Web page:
When muscle damage occurs due to exercise, the body will produce higher levels of HGH to repair this damaged muscle. This is the metabolic response that most body builders hope for because this increase in HGHcan lead to an increase in muscle size. So if your goal is to add lean muscle mass, this is a good thing and one of the most important benefits of high intensity training. But if your goal is to simply lose weight, then all of that high intensity exercise could be having an opposite effect, increasing both muscle size and net bodyweight. One thing to keep in mind is that as you add lean muscle mass, you can increase your resting metabolism, elevating the amount of calories you burn at rest.
5. Increased glycogen storage in muscle tissue
High intensity exercise frequently relies on muscle glycogen to produce ATP. As a result of extended exposure to high intensity training, muscles become more efficient at storing glycogen for future use. Generally glycogen storage is not a bad thing because it provides necessary energy that can help you become more efficient at high intensity exercise. But it’s important to note that when stored in muscle tissue, one gram of glycogen holds approximately three to four grams of water. As your muscles become more efficient at storing glycogen, they also store water, which can lead to an increase in muscle size. If you are training to compete in aerobic endurance events this is not a bad thing because it can allow you to store more energy for your events. However, if weight loss is your goal then training your muscles to store glycogen (and water) may have an impact on the scale that you weren’t hoping for. Remember that weight is one number, but body composition may be a more important measure of overall health.
Excessive exposure to high intensity exercise without sufficient rest periods can lead to Overtraining Syndrome (OTS). Signs of OTS include reduced immune system function (leading to lingering colds or flu-like symptoms), elevated heart rate, sleeplessness, increased irritability, weight gain (despite exercise) and a significant decrease in physical performance. It can take anywhere from 24 to 96 hours to fully recover from a metabolically demanding high intensity exercise session. For optimal results, make sure you allow a full night’s sleep the evening prior to a high intensity training day and that your next workout is a low to moderate intensity session.
High intensity workout programs are popular and here to stay because they’re both dynamically challenging and extremely effective in helping many people achieve a variety of results, from weight loss to muscle growth. If you enjoy high intensity workouts continue doing them, but be aware that they do cause significant metabolic damage. It is essential to allow an appropriate amount of rest and recovery between physically demanding workouts.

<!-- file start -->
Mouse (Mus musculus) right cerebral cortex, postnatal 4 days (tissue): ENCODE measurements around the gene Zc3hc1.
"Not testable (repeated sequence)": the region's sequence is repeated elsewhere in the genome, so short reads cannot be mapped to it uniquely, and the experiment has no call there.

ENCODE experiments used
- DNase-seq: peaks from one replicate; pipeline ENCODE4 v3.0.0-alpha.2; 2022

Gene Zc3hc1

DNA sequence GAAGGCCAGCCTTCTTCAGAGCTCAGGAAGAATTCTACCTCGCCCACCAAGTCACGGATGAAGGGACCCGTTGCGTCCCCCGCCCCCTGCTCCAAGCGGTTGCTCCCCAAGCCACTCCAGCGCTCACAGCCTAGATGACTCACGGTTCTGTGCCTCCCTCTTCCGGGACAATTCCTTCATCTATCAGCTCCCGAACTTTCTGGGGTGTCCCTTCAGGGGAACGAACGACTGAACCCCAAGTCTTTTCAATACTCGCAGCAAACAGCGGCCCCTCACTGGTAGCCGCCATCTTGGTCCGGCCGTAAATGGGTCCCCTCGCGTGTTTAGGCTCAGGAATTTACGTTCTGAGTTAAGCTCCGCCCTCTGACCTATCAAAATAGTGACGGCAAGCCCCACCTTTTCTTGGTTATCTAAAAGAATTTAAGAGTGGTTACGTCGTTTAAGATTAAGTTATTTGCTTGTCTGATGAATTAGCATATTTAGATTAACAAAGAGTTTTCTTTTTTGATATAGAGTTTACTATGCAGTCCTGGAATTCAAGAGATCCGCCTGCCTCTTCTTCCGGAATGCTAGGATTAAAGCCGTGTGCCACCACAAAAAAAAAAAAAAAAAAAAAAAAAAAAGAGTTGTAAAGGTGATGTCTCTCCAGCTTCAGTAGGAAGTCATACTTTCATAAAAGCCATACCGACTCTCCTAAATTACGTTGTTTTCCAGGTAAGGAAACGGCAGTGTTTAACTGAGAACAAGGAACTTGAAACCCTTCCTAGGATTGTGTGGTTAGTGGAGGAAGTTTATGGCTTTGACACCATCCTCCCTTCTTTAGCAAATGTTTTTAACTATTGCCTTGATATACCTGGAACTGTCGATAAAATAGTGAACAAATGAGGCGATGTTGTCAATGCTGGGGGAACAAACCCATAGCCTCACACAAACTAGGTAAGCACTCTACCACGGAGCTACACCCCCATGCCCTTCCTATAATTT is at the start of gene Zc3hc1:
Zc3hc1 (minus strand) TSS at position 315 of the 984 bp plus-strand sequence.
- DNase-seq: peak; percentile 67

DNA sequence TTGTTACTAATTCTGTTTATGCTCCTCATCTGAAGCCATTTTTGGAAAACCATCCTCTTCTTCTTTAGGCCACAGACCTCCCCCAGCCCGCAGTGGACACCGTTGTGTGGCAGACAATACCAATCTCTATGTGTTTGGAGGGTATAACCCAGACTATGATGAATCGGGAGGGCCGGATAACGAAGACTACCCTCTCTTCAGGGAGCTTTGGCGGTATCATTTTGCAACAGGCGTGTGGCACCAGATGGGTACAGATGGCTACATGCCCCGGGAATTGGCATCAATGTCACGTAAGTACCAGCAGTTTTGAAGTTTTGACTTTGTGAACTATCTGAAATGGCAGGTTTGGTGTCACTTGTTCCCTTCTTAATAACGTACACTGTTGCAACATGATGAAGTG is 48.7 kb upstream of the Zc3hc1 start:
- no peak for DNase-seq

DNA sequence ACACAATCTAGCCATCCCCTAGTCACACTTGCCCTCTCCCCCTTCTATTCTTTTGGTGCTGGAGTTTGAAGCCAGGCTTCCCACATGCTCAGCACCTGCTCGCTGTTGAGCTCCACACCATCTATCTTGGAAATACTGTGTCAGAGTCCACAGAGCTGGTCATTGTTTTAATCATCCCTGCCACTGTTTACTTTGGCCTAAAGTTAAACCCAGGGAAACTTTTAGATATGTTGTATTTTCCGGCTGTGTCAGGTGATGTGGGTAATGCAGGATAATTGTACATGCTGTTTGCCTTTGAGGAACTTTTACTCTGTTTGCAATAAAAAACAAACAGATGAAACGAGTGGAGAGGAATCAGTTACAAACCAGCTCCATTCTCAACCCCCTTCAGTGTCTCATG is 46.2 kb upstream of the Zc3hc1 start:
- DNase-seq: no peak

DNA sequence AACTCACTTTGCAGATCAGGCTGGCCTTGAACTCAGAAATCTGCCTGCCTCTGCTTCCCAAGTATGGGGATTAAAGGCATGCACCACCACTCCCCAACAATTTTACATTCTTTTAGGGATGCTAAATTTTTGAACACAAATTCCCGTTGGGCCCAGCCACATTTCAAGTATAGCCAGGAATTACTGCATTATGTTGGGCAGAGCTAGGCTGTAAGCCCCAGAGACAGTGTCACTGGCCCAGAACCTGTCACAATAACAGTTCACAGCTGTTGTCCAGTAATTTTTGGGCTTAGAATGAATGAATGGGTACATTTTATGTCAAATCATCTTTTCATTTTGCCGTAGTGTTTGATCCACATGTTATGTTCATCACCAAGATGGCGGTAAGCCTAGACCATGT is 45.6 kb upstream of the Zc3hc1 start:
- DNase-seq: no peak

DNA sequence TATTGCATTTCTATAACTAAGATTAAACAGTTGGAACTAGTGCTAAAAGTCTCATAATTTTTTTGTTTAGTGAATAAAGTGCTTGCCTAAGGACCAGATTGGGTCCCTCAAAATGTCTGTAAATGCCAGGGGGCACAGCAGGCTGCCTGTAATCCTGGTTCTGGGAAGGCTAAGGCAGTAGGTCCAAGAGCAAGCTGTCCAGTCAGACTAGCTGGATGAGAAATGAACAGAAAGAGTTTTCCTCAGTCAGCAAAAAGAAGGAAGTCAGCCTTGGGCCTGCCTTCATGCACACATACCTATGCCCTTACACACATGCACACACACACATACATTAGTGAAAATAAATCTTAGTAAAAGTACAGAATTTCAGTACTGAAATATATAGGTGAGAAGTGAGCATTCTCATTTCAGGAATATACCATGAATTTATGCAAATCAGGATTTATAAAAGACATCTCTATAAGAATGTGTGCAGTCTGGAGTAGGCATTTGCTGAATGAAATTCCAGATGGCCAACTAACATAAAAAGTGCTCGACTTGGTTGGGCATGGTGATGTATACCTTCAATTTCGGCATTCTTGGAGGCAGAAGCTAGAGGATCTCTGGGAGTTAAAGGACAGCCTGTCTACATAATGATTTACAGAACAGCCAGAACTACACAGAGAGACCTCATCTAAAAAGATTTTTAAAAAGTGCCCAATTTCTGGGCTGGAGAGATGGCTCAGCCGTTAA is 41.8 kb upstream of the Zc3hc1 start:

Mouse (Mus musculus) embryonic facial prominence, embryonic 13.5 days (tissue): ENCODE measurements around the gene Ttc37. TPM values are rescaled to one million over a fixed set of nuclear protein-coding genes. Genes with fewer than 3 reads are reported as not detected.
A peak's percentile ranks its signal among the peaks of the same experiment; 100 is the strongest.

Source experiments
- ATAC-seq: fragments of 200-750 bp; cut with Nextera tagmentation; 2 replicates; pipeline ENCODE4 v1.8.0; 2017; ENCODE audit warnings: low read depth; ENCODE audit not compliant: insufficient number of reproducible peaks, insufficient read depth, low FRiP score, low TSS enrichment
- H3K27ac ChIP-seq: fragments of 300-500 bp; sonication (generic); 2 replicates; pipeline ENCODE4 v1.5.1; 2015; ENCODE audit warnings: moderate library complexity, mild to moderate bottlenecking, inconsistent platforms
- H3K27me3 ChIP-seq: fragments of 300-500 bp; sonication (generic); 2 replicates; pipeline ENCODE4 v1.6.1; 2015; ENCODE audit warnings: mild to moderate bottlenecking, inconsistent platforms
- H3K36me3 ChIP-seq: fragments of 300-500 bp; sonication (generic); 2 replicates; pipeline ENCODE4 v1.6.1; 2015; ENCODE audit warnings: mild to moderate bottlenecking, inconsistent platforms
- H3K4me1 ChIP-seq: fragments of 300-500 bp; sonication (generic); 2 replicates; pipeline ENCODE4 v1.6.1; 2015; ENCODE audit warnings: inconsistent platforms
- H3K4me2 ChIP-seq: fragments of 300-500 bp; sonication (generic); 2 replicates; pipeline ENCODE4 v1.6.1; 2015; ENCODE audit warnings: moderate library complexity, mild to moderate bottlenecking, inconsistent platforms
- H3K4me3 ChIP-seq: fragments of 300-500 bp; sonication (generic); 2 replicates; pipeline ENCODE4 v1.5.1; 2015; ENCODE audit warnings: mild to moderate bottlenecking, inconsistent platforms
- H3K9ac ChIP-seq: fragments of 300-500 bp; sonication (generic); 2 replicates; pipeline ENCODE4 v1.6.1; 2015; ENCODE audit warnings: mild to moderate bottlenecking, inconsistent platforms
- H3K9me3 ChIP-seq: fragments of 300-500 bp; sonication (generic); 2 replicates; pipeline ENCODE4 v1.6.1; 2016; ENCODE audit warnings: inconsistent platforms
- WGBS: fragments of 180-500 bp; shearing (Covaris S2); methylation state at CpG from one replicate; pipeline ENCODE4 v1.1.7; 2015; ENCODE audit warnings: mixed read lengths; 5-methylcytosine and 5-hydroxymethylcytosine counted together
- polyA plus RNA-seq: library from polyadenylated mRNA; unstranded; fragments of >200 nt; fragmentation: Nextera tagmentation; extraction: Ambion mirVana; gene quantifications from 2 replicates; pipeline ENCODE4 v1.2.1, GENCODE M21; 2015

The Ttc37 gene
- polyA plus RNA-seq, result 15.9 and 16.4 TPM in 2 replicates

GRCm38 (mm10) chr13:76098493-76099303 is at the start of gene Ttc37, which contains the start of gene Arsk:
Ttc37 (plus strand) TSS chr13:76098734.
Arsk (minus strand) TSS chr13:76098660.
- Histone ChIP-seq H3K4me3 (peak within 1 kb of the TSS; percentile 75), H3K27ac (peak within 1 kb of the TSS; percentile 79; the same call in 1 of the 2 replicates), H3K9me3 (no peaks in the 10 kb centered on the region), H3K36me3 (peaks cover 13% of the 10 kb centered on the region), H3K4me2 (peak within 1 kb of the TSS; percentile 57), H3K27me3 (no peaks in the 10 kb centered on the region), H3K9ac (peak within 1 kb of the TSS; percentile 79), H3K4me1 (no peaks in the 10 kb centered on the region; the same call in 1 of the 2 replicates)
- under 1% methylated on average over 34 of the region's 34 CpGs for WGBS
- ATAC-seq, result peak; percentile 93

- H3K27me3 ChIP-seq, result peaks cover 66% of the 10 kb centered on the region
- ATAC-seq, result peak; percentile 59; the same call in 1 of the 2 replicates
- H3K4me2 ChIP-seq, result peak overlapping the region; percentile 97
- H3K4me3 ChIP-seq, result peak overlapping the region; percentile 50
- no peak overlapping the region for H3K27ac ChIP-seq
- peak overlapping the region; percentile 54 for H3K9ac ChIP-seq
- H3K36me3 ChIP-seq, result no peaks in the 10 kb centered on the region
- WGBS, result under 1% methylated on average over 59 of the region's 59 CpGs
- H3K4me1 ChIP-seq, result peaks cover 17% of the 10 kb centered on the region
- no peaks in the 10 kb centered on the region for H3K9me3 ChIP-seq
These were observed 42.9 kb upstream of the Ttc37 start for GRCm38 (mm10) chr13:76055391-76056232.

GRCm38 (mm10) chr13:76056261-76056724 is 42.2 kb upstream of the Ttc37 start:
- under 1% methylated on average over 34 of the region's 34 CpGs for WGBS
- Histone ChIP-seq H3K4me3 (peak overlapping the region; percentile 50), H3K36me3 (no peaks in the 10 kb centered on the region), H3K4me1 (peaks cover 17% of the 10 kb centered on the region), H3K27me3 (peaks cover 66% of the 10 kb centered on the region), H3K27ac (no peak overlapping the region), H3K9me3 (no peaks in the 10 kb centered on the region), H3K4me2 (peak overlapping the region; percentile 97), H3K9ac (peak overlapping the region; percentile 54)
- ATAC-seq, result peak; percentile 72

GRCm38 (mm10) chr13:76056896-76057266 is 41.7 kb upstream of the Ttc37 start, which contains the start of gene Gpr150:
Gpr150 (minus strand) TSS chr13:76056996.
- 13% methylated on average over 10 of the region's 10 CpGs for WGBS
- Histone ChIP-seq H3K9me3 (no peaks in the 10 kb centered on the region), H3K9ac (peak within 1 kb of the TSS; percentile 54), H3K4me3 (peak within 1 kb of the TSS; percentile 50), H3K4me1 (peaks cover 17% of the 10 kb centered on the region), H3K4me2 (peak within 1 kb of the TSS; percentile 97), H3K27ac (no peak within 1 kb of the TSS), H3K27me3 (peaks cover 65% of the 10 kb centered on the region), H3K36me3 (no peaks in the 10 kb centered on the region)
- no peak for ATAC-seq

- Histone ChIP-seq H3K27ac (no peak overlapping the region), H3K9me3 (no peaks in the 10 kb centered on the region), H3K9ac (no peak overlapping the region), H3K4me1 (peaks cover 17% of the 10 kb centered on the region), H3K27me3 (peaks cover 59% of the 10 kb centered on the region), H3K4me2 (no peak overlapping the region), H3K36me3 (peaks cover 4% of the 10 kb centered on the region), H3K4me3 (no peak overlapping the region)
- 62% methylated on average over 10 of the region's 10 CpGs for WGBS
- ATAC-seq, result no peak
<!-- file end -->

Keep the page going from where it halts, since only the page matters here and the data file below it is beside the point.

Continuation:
Rest doesn’t mean simply sitting on the couch watching TV. Rest can refer to active rest, which can be almost any form of lower-intensity exercise. If you are sore the day after a hard workout, it may be due to an accumulation of metabolic waste (the lactic acid and hydrogen ions related to acidosis) in the involved muscle tissue. Elevating your heart rate with low to moderate intensity exercise the day after a high intensity workout can be an effective tactic for removing the metabolic waste; these lower-intensity exercise sessions are often called regeneration workouts because they can promote both recovery and muscle growth. A high intensity weight-lifting day can be followed by a yoga class or a bodyweight workout to help promote the recovery process. A high intensity cardio day can be followed with lower-intensity exercise like cycling at a moderate tempo or walking to help you stay active while recovering from the previous day’s workout.
Bottom line: Don’t stop your high intensity workouts, but make sure you adjust your fitness schedule so you can fit in active rest days to allow for optimal recovery. This simple step can help you move closer toward your goals.
By Pete McCall, MS
McCall has an MS in Exercise Science and Health Promotion. In addition, he is an ACE-certified Personal Trainer (ACE-CPT) and holds additional certifications and advanced specializations through NSCA and NASM. McCall has been featured in the Washington Post, the New York Times, the Los Angeles Times, Runner’s World and Self.